The Dell P2720DC provides a 27-inch IPS panel with a 2560 x 1440 resolution, 60Hz refresh rate, and 5ms response time. The backlight tops out at 350 cd/m2, while the contrast ratio is limited to 1000:1 like most IPS panels. The screen doesn’t have any special capabilities such as extended refresh rates or extra wide gamut coverage, so the price is a bit too high for today’s market.
The Dell P2720DC’s QHD resolution is perfect for productivity since it extends the viewing space by around 70% without making the screen too sharp. You will notice that its easier to fit in two programs in portrait side by side, so copywriting and similar tasks will be easier. Games will also look more detailed and cleaner, while small fonts will not look microscopic to warrant the use of scaling.
The Dell P2720DC covers 100% of the sRGB color space with some extensions to make images look vibrant and alive. The default accuracy of the monitor sits with a DeltaE of only 1.9, so there is no need to calibrate the monitor right away. Color temperature is also balanced and very close to the 6500K point, so the screen will not look warm or cool when viewing white backgrounds.
You can calibrate this model further to get an even better accuracy score of less than dE 1.0, but we don’t think it’s necessary. Only photo and video editors can attain benefits from buying a colorimeter which adds at least $200 to your upgrade. It will also put you in range of higher-resolution or wide gamut monitors which will be better options for editing purposes.
The backlight on the Dell P2720DC gets very bright at 330 cd/m2 for a productivity monitor. However, its contrast only reached 988:1 around 50% brightness, so the screen can sometimes still look grayish when viewing dark images or using it with the lights off. The latter is considerably better than most IPS monitors in the same class, but it cannot provide the inky blacks VA variants can achieve.
Panel uniformity for the Dell P2720DC sample is excellent since there are no noticeable leaks or clouding issues on the screen’s quadrants. The corners have lower contrast levels due to some drops in the backlight’s spread, but it is not noticeable by the naked eye. Take note that some units might exhibit worse symptoms due to manufacturing tolerances and the nature of IPS tech, so make sure you can exchange yours if it has problems.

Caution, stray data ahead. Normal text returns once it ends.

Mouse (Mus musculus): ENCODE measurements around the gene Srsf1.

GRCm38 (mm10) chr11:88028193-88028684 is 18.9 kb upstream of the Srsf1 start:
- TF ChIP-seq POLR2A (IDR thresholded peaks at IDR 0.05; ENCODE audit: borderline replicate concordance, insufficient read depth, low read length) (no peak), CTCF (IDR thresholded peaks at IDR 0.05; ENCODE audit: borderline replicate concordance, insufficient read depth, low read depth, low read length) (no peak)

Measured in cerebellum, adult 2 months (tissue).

The Dell P2720DC isn’t a gaming grade display since it’s limited to 60Hz and is prone to ghosting. Setting the overdrive to its Fast setting achieves better motion handling, but you will get a bit of overshoot which becomes noticeable if you focus hard enough. Casual gamers won’t have any problems, but those who play fast-paced titles have to look at 144Hz or faster options to get a better experience.
There is no FreeSync support on the Dell P2720DC like most of the P or Productivity monitors from the brand. G-Sync compatibility is naturally out of the question, so it is up to you to keep frames stable to avoid screen tearing and stutters. Input lag sits at 9ms, so there is no need to worry about sluggishness or delays while using this product.
Thoughts on the Dell P2720DC
The Dell P2720DC is a fantastic monitor for productivity thanks to its useful features and excellent screen quality. The USB-C and daisy-chaining ability make this model ideal for workstations, but it also won’t be left out for games, editing, and movies thanks to its excellent color output. The screen doesn’t need calibration, although you will run into natural IPS weaknesses mentioned above.
It’s a very attractive display solution, but the Dell P2720DC is quite pricey for a P monitor and when compared to identical products such as the Philips 272B7QUBHEB. You get what you pay for with this model, but the cost is the ultimate factor for consumers while hunting for the perfect monitor.
- Great Default Calibration
- USB-C with 65 Watts
- Quick and Easy Daisy Chaining
- Sleek and Durable Design
- No FreeSync
- No Speakers
About the Author:
Paolo is a gaming veteran since the golden days of Doom and Warcraft and has been building gaming systems for family, friends, and colleagues since his junior high years. High-performance monitors are one of his fixations and he believes that it’s every citizen’s right to enjoy one. He has gone through several pieces of hardware in pursuit of every bit of performance gain, much to the dismay of his wallet. He now works with Monitornerds to scrutinize the latest gear to create reviews that accentuate the seldom explained aspects of a PC monitor.